Albion Woodbury Small

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Albion Woodbury Small
Albion Woodbury Small.png
10th President of Colby College
In office
Preceded byGeorge Dana Boardman Pepper
Succeeded byBeniah Longley Whitman
Personal details
Born(1854-05-11)May 11, 1854
Buckfield, Maine
DiedFebruary 12, 1926(1926-02-12) (aged 71)
Chicago, Illinois
Alma materPh.D., 1889, Johns Hopkins University
ProfessionFounder of the School of Social Science at the University of Chicago

Albion Woodbury Small (May 11, 1854 – March 24, 1926) founded the first independent Department of Sociology in the United States at the University of Chicago in Chicago, Illinois in 1892. He was influential in the establishment of sociology as a valid field of academic study.[1]

Small was born in Buckfield, Maine and grew up in Bangor, Maine. He studied theology from 1876 to 1879 at the Andover Newton Theological School. From 1879 to 1881 he studied at the University of Leipzig and the University of Berlin in Germany history, social economics and politics.[2]

From 1888 to 1889 he studied history at the Johns Hopkins University in Baltimore, Maryland and was promoted in 1889 with a Ph.D. thesis (The Beginnings of American Nationality) at the same time continuing to teach at Colby College. From 1889-1892 he was the 10th President of Colby.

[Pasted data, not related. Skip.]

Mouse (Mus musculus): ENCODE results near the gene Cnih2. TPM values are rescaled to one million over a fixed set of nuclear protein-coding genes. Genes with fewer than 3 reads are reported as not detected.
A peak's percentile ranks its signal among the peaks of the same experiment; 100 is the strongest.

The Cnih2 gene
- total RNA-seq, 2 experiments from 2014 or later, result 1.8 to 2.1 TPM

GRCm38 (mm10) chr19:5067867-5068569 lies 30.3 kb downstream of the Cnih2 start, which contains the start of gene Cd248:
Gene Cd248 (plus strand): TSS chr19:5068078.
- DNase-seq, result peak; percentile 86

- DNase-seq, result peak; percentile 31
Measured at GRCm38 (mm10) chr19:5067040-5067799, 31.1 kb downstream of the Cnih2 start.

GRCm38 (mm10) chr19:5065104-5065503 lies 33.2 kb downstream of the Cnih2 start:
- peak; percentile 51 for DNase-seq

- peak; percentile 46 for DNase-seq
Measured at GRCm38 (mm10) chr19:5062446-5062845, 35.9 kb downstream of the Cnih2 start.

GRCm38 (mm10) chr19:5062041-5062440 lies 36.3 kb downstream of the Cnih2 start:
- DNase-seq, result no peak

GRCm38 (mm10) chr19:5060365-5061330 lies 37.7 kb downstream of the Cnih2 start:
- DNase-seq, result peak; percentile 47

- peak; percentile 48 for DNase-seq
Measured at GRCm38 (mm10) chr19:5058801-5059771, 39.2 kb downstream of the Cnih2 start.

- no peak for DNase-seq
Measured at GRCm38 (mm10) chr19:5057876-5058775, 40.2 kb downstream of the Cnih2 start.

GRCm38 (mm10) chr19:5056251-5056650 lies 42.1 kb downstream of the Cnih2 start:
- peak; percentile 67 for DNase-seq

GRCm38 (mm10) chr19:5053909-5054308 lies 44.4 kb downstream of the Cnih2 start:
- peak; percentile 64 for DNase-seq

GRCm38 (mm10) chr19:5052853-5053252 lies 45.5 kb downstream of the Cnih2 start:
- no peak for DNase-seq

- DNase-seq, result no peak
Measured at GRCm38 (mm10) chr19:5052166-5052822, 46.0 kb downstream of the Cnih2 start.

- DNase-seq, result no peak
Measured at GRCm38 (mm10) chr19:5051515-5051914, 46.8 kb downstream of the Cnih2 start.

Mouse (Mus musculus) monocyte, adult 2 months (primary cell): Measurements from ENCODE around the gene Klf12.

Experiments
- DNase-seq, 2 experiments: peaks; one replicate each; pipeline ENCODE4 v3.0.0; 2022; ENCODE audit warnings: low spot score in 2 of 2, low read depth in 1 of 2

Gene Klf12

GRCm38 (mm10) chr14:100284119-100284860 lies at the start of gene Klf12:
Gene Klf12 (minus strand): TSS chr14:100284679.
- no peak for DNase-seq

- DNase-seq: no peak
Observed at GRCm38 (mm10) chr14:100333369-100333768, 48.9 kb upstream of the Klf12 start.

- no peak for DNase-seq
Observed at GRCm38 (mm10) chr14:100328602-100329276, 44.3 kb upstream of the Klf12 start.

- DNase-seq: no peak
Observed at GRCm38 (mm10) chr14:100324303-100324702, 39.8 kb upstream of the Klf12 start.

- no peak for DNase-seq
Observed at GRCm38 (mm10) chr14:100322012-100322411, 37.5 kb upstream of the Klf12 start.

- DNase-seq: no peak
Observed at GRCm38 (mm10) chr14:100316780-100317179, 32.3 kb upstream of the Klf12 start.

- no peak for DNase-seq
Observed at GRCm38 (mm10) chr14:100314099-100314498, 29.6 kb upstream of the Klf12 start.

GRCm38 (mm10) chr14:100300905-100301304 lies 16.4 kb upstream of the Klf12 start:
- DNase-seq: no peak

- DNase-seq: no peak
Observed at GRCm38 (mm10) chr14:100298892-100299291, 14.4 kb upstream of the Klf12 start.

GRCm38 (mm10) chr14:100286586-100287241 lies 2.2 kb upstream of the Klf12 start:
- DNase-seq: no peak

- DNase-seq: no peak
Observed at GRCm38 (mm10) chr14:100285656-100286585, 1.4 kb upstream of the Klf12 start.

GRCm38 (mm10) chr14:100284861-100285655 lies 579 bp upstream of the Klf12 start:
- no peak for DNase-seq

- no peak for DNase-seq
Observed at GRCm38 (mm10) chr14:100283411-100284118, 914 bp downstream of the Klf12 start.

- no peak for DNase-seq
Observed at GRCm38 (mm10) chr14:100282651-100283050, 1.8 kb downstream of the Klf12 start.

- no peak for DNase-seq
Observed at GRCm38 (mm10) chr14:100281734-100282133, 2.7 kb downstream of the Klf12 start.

In 1892 he founded the first Department of Sociology at the University of Chicago. He chaired this department for over 30 years. In 1894 he, along with George E. Vincent, published the first textbook in sociology: An introduction to the study of society. In 1895 he established the American Journal of Sociology. From 1905 to 1925 he served as Dean of the Graduate School of Arts and Literature at the University of Chicago.


  • An Introduction to the Study of Society (1894)
  • General Sociology (1905)
  • Adam Smith and Modern Sociology (1907)
  • The Cameralists (1909)
  • The Meaning of the Social Sciences (1910)
  • Between Eras: From Capitalism to Democracy (1913)

Albion Woodbury Small was a brother of the Delta Kappa Epsilon fraternity (Xi chapter).

See also[edit]


  1. ^
  2. ^ Barnes, Harry Elmer. "The Place of Albion Woodbury Small in Modern Sociology quick view," American Journal of Sociology (1926) 32#1 pp. 15-44. accessed at

Further reading[edit]

  • Morrione, Thomas J. (1967). The early life and works of Albion Woodbury Small. University of New Hampshire. OCLC 6381217.

External links[edit]